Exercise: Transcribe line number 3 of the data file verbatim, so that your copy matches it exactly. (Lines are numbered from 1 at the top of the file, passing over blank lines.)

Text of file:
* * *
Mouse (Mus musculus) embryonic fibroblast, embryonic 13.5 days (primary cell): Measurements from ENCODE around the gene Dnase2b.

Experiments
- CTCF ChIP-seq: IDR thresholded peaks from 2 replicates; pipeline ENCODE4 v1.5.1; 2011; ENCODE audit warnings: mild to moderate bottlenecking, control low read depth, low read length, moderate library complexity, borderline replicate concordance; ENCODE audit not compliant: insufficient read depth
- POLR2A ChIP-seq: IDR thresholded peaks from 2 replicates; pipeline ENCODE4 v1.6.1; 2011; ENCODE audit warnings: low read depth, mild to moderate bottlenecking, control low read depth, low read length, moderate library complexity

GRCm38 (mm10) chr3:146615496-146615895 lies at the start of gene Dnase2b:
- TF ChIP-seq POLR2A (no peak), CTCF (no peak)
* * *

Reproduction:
- CTCF ChIP-seq: IDR thresholded peaks from 2 replicates; pipeline ENCODE4 v1.5.1; 2011; ENCODE audit warnings: mild to moderate bottlenecking, control low read depth, low read length, moderate library complexity, borderline replicate concordance; ENCODE audit not compliant: insufficient read depth